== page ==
For example, take the area of skill learning. Did the client ever learn to ride a bicycle? Did they ever fall off during learning? Why was this? Was this an abject failure, or was it a normal step in the learning process? Should a child who falls off a bike on their first go and says “I can’t do this” have the bike taken away and be ridiculed? Or alternatively, what could be said to them? And what about the adequately competent cyclist who can cycle around town, but would never consider cycling competitively? Is this OK, or should everyone who gets on a bike aspire to be gold medallist at the next Olympic games? Indeed, would the world be a pleasanter, more desirable place if everyone were competing with everyone else at everything for the number one spot? Getting the client to think sharply about these issues can help convey the messages that shades of gray can be adequate, desirable and often essential.

References And Further Reading

  • Beck, A. T. (1963). Thinking and depression: I. Idiosyncratic content and cognitive distortions. Archives of General Psychiatry9(4), 324-333.
  • Beck, A. T. (1964). Thinking and depression: II. Theory and therapy. Archives of General Psychiatry10(6), 561-571.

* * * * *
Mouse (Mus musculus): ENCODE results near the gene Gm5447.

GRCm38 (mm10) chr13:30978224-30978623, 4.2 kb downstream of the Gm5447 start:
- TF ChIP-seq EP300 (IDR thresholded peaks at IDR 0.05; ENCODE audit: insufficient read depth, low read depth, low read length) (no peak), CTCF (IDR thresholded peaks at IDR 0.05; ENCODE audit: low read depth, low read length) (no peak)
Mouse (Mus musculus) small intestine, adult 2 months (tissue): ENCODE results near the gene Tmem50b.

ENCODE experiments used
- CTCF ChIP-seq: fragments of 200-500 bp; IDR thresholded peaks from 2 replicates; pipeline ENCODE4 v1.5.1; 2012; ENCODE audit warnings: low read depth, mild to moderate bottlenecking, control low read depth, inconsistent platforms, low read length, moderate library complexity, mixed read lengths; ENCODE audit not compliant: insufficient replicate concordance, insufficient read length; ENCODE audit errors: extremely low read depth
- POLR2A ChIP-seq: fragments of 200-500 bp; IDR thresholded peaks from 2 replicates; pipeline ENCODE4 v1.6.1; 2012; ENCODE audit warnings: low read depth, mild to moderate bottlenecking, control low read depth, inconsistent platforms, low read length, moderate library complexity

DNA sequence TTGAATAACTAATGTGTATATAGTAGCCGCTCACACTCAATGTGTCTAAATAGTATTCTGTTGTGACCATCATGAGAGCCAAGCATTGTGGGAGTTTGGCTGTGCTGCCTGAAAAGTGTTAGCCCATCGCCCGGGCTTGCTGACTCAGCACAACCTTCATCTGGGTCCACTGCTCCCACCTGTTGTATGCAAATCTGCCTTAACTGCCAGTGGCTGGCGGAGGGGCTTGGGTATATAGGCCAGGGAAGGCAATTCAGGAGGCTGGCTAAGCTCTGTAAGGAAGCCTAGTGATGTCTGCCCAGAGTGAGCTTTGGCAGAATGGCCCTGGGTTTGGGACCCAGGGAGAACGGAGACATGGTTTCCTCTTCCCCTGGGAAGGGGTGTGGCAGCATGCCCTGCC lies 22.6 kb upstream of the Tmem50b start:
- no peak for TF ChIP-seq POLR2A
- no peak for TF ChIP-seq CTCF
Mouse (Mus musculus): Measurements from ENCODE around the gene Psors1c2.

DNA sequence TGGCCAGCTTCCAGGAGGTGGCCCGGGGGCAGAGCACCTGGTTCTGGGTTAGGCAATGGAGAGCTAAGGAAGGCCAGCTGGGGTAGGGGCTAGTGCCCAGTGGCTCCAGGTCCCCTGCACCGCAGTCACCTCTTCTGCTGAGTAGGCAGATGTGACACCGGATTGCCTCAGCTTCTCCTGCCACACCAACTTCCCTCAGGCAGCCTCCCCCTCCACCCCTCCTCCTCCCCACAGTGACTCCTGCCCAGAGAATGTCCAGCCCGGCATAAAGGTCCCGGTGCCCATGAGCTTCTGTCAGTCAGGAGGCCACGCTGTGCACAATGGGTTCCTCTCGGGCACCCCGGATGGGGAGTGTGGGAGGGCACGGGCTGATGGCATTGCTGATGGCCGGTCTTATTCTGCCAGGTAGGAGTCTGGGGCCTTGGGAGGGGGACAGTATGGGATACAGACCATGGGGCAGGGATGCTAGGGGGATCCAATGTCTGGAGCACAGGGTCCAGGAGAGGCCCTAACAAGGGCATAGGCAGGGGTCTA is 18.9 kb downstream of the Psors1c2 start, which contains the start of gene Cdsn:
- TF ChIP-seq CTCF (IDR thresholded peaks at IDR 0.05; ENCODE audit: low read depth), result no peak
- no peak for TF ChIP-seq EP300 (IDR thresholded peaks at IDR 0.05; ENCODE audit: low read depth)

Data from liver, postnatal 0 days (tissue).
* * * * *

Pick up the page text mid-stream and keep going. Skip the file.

• Beck, J. S. (1995). Cognitive therapy: Basics and beyond. New York: Guilford press.
  • Beck, A. T., Freeman, A., Davis, D. D., & Associates. (2004). Cognitive therapy of personality disorders. 2nd ed. New York: The Guilford Press.
  • Beck, A. T., Rush, A. J., Shaw, B. F., & Emery, G. (1979). Cognitive–behavioral therapy of depression. New York: Guilford Press.
  • Bonfá‐Araujo, B., Oshio, A., & Hauck‐Filho, N. (2021). Seeing Things in Black‐and‐White: A Scoping Review on Dichotomous Thinking Style. Japanese Psychological Research.
  • Egan, S. J., Piek, J. P., Dyck, M. J., & Rees, C. S. (2007). The role of dichotomous thinking and rigidity in perfectionism. Behaviour Research and Therapy45(8), 1813-1822.
  • Flavell, J. H. (1979). Metacognition and cognitive monitoring: A new area of cognitive–developmental inquiry. American Psychologist, 34(10), 906.
  • Gilbert, P. (1998). The evolved basis and adaptive functions of cognitive distortions. British Journal of Medical Psychology71(4), 447-463.